Tekkie Town’s Bernard Mostert – ‘We want our day in court’

In 2016, Steinhoff bought Tekkie Town from founder Braam Van Huyssteen for R3.2bn – paying with Steinhoff shares which imploded the following year. This week, Tekkie Town’s former owners launched an urgent application for the liquidation of the disgraced retailer. Bernard Mostert, the former Chief Executive of Tekkie Town, joined the BizNews Power Hour to chat to BizNews founder Alec Hogg about this recent development. Mostert, who maintains that both he and Van Huyssteen ‘judge the act, not the man’, stated that Tekkie Town ‘is marching towards its day in court’.  – Nadya Swart

Bernard Mostert on the chances that Tekkie Town’s urgent application for the liquidation of Steinhoff will be successful:

I think that if we measured our lives and the actions that we know are going to be successful, we’re probably not reaching our full potential. So it’s not about whether it is the right thing to do – because it absolutely is the right thing to do – and it’s easy to get lost in ‘why we’re doing it’. But the reality is that the proposal – as it stands – by Steinhoff is not a good outcome for South Africa. It’s not a good outcome for the vast majority of creditors of Steinhoff. And we believe that there are certain fundamental flaws within the Steinhoff settlement proposal that can be addressed quite sufficiently by South African authorities and a South African liquidator.

On why Tekkie Town accepted Steinhoff shares as payment for Steinhoff’s R3.25bn purchase of Tekkie Town:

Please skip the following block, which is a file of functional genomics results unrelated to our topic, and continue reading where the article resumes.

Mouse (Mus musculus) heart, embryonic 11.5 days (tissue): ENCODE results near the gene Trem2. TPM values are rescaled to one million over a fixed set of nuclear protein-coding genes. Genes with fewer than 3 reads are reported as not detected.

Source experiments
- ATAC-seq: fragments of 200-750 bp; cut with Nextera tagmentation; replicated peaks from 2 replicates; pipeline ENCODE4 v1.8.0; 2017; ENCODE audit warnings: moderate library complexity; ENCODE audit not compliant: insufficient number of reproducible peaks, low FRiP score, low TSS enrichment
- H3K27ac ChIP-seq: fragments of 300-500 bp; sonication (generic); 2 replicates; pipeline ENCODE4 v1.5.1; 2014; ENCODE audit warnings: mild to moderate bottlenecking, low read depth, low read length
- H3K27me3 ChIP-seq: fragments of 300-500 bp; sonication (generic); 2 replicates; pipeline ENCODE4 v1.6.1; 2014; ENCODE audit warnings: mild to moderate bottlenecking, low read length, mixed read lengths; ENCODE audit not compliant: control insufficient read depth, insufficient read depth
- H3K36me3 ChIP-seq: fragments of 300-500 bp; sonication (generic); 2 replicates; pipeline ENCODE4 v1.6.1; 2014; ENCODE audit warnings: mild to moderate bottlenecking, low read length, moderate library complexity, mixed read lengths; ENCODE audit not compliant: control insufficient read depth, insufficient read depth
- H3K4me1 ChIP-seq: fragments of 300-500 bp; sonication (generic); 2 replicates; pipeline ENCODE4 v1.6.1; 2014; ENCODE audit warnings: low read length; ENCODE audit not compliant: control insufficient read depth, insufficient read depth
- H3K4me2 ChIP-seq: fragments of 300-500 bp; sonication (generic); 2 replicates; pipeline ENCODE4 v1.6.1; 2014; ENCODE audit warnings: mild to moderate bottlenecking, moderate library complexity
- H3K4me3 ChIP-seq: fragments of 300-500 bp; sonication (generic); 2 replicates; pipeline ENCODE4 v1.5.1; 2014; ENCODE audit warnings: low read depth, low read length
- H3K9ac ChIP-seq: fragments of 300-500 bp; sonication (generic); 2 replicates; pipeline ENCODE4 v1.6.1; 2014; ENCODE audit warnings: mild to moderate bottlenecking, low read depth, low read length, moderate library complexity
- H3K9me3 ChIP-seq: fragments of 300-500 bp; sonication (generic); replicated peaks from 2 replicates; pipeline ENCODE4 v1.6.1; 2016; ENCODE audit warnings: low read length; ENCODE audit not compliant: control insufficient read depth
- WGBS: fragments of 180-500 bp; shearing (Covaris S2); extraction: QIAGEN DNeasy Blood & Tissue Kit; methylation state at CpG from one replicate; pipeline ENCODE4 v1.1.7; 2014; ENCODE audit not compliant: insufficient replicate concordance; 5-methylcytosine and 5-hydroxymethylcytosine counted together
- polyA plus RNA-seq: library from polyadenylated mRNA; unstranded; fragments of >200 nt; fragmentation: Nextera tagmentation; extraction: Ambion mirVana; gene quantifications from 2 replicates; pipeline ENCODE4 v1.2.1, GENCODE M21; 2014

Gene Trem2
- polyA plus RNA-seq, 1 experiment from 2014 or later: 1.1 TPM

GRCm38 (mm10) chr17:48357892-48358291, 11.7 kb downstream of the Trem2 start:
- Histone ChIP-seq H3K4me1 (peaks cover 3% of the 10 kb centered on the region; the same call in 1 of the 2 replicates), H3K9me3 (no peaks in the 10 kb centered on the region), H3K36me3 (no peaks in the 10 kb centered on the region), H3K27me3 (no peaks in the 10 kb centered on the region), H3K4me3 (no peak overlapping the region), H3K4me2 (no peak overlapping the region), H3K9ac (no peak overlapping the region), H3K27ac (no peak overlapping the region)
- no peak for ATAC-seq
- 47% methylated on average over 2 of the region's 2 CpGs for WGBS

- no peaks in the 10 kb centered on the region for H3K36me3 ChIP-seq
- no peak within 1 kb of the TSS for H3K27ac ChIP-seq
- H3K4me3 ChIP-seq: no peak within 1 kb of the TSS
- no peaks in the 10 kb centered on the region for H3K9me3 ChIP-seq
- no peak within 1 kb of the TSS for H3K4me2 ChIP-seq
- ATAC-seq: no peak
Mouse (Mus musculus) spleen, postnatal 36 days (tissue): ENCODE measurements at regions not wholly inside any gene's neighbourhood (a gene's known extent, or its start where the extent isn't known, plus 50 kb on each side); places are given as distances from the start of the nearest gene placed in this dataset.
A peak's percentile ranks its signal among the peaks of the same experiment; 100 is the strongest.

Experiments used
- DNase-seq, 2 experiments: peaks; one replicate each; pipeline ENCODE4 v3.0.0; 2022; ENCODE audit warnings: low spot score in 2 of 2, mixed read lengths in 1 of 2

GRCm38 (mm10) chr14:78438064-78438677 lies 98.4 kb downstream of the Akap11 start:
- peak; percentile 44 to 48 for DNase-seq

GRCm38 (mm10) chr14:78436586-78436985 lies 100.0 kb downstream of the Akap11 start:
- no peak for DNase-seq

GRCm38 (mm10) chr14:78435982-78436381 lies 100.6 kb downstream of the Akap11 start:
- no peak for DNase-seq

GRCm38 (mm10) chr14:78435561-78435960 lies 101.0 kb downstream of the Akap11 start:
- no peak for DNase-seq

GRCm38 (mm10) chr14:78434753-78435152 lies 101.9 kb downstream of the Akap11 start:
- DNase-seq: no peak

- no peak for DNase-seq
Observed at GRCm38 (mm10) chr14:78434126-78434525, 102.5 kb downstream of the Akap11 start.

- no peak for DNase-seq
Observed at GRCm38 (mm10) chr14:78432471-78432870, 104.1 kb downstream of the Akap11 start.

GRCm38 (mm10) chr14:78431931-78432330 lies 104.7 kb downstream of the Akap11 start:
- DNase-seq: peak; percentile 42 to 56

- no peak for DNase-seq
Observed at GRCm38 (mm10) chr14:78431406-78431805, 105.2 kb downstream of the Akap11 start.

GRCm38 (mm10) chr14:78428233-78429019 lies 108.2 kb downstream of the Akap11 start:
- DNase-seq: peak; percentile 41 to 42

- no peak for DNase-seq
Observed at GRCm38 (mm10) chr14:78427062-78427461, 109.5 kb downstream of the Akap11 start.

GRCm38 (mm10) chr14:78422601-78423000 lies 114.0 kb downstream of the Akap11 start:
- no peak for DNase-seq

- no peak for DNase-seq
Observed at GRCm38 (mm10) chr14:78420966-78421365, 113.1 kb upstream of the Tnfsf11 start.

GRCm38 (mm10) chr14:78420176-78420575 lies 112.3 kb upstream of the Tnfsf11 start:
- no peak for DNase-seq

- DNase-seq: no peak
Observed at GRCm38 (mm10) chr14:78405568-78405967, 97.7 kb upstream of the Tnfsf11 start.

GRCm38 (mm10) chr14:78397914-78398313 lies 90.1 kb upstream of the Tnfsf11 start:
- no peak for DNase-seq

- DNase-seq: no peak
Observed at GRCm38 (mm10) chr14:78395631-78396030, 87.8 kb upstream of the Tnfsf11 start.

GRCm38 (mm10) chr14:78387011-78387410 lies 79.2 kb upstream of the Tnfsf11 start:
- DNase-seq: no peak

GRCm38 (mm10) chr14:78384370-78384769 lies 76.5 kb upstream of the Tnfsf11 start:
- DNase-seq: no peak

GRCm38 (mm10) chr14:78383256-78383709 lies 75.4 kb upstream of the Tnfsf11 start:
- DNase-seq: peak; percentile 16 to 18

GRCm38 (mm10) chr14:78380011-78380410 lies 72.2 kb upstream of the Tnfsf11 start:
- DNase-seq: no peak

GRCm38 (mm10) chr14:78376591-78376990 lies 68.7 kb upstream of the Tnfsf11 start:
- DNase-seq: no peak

It’s very simple and the reason is as follows, so allow me to construct it for you very briefly. We sat on a very fast growing, highly cash-generative zero-debt business in Tekkie Town. We believe, at that stage, that we understood that market particularly well – let’s call it a third party supplier market where you stock brands, etc., and we also understood what the likely market saturation is for the Tekkie Town business.

Within the Steinhoff stable was a business called Pepkor Speciality, comprised of Shoe City, Dunnes, Refinery, etc. And that business had struggled for many, many years. Shoe City moved to what was then Pepkor in 1984. That business had lost a lot of money. There were about 500 businesses in that stable. So, our founder Braam van Huyssteen discussed it with me and said; ‘You know, we can turn this business around – because we understand that space. We don’t understand the Pepkor space and the Ackermans space – but we understand this space, and those 500 stores are not optimised. So, we’re going to put our business into Steinhoff. It’s then going to be merged with Pepkor Speciality. We will take control of Pepkor Speciality. We’ll have 800 stores and then we’re going to do something that we’ve always said to one another – let’s prove to our stakeholders that we can deliver.’

And as a result, we agreed to a three year lock-up for the value that we supposedly got in return for our business. So, that is how our deal was constructed. And frankly, if it was about money for us – and I don’t say it flippantly – surely we would have taken money at the time, but we took none.

On whether Tekkie Town can stop Steinhoff’s settlement deal from going ahead:

I think to some degree, our action is a step to make sure that we’ve put a stake in the ground, that we can continue with our litigation – because what we really want is our day in court. And if you work in very fine detail through the legalese of the settlement proposal, it says, inter alia, that if you accept the settlement – you forgo any right to litigation against Steinhoff and any Steinhoff group company going forward.